Childhood is Hell: The Horror of Coming of Age Movies
Being a kid is terrible. Growing up is even worse. Fortunately, once you get past the weirdness that is childhood, puberty, and teen years, you get to be an adult – which is also daunting but infinitely better. People who romanticize childhood will tell kids to enjoy it while they can because these are the best years of their lives. As a full grown adult, I can say with certainty that they are completely wrong. Growing up, for most, is freaky and bizarre. While there are always a few people that sail through their youth effortlessly, the more interesting stories come from the ones that stumble.
Growing up is scary, and even certain coming of age movies that would never be categorized as horror seem to still revolve around the themes of fear and death. Take the perennial favorite: Stand By Me (1986). Based on the novella The Body by Stephen King, Stand By Me has little in the way of monster movie or supernatural horror. However, what it does feature is an existential confrontation between childhood, adulthood, and mortality.
The movie revolves around four thirteen year old boys who go looking for the dead body of a kid their age who has been missing for weeks. One of the boys, Vern (Jerry O'Connell), hears his older brother, whom he is terrified of, talking about coming across the body in the woods and how he plans to do nothing about it – not even make an anonymous call to the cops. The other three boys convince Vern they should go, everyone’s on board for the attention and fame they assume they’ll get with their “discovery.” As the movie progresses, the reality of what they’re going to find sinks in. This isn’t just a body in the woods, but rather a kid their age, whose parents have been worrying about him and are wishing he would come home safely. This revelation hangs over them, and when they finally find the body it continues to linger. They return to their town, knowing school is going to start the next day; that summer, like everything else, comes to an end.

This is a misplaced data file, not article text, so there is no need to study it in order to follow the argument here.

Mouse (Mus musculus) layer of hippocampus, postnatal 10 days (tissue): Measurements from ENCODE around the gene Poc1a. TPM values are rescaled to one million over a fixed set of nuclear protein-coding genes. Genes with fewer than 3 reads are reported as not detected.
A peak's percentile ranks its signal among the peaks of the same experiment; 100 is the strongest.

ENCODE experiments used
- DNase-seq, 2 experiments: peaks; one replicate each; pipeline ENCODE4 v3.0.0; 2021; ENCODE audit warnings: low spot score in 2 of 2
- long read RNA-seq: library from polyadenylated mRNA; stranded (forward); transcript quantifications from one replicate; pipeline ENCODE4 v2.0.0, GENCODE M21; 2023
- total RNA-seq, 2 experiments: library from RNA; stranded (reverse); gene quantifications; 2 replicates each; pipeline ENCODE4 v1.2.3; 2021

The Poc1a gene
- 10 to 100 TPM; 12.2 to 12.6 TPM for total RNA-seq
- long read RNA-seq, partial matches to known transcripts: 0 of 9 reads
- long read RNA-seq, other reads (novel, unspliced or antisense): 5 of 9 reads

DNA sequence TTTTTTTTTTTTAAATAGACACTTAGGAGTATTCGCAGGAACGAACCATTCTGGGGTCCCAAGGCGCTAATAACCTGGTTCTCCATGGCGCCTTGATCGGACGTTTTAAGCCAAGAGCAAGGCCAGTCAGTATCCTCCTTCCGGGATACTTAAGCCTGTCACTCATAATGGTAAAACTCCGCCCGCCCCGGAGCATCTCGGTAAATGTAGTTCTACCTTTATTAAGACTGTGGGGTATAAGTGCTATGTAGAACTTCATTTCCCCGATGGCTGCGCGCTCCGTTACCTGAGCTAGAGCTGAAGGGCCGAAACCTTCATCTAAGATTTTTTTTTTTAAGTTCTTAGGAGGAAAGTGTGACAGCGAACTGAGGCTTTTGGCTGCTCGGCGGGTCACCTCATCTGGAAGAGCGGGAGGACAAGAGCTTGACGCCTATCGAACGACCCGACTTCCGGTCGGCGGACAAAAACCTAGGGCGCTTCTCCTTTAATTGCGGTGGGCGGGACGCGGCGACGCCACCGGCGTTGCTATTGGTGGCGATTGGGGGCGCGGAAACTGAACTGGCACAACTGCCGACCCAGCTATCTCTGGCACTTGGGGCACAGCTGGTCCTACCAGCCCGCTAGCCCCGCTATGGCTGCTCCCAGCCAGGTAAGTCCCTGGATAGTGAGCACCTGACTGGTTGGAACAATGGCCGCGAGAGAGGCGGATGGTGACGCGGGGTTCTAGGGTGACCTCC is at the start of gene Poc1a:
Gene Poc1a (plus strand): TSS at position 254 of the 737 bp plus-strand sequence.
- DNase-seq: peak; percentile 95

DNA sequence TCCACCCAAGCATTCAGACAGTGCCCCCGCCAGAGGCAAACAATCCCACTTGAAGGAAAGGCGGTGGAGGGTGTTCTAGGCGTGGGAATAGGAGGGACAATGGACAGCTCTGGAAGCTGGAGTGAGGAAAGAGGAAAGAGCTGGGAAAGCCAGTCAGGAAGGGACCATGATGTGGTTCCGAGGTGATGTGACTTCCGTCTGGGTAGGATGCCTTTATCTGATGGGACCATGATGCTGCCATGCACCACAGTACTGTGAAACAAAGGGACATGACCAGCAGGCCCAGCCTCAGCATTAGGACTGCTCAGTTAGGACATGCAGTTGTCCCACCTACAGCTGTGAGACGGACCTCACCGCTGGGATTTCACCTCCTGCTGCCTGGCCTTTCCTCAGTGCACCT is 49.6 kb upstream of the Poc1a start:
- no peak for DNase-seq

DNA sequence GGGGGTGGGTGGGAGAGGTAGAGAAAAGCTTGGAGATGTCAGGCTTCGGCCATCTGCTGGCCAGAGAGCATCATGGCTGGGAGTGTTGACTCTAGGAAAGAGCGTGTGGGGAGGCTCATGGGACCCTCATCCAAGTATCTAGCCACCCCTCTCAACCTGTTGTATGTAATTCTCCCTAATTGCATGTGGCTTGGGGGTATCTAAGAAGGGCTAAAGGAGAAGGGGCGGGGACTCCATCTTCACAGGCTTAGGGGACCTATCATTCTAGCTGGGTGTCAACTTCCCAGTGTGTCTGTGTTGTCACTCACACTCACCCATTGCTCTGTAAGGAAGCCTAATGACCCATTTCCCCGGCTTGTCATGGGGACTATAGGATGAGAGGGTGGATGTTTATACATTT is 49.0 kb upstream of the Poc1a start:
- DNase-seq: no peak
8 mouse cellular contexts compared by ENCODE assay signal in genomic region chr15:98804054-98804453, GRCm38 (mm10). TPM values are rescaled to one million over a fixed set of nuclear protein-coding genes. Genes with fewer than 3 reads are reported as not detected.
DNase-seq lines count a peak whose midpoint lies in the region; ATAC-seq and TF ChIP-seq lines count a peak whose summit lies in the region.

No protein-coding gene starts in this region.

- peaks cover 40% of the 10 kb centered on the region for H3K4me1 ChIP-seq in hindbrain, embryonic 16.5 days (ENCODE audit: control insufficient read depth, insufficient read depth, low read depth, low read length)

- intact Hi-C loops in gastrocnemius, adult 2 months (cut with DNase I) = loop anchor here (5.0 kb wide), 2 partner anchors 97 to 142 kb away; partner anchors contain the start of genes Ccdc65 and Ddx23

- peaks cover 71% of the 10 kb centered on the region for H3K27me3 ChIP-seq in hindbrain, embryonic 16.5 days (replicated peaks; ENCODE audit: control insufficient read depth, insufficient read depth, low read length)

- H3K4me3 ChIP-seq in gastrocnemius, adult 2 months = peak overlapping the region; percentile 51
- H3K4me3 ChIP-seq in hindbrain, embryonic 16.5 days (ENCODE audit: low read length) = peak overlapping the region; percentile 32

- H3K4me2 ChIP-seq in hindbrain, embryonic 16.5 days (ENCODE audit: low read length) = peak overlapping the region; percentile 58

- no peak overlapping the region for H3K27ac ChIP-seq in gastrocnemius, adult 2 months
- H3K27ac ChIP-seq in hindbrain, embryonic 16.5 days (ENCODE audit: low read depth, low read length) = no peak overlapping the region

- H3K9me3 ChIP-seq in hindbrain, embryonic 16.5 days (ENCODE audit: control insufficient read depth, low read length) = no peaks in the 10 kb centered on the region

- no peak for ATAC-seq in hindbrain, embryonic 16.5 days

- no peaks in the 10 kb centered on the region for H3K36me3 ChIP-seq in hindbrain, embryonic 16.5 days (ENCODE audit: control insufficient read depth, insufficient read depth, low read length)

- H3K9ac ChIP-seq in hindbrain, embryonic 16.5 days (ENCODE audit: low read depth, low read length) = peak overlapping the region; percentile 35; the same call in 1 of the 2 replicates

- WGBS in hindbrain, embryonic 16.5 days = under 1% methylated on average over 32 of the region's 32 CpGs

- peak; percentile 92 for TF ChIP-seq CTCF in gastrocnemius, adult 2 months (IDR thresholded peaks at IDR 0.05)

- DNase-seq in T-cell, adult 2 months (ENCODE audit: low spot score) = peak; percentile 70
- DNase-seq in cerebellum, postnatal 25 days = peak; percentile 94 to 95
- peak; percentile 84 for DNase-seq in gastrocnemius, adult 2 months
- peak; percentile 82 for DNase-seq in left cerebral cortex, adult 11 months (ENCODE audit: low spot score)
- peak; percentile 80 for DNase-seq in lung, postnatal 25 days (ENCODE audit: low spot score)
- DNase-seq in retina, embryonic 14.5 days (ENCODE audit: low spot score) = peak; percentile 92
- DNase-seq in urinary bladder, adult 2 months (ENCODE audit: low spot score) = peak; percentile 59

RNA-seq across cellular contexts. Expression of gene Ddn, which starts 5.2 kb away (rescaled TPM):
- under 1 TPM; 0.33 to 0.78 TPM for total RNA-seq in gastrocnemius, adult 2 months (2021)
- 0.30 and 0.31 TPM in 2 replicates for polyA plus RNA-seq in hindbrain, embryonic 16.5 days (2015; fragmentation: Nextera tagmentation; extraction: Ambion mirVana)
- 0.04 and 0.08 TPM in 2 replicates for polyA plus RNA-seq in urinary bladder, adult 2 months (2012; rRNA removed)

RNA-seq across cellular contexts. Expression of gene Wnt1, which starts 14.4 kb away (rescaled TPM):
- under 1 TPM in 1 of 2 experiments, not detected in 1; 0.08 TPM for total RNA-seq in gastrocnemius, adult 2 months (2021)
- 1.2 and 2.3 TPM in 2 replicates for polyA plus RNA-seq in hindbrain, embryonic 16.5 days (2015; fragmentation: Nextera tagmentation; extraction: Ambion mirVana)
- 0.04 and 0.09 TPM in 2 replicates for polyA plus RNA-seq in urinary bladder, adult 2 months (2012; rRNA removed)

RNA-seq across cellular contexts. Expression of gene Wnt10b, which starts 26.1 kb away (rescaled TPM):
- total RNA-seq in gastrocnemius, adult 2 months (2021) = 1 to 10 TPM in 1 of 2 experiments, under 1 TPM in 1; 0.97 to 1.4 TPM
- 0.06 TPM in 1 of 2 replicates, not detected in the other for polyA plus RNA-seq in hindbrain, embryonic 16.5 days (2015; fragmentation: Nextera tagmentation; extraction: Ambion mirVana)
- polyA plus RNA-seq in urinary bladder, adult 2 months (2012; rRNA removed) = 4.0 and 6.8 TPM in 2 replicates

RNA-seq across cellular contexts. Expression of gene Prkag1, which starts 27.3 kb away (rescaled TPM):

The narrator of the movie, the adult version of the boy Gordie (Richard Dreyfuss), is haunted by memories of his older brother – who was killed in a car accident about a year before. When they first find the body of the kid, his face is blue, bloated, and bloodied. The others start planning their return to town while Gordie (Wil Wheaton) sits motionless on a log next to the body, as he wonders why this child, like his brother, had to die. It becomes clear that Gordie has never really dealt with his own loss, and that possibly his brother’s body was too demolished by the accident that Gordie was never able to see him again. Death suddenly goes from being an abstract thing, a force that made his brother into vapor, to a reality. Actually understanding the consequences of death is like the inevitable collapse of our own childhoods – the concept of safety and protection is simply a dream, designed to eventually fall apart as you age.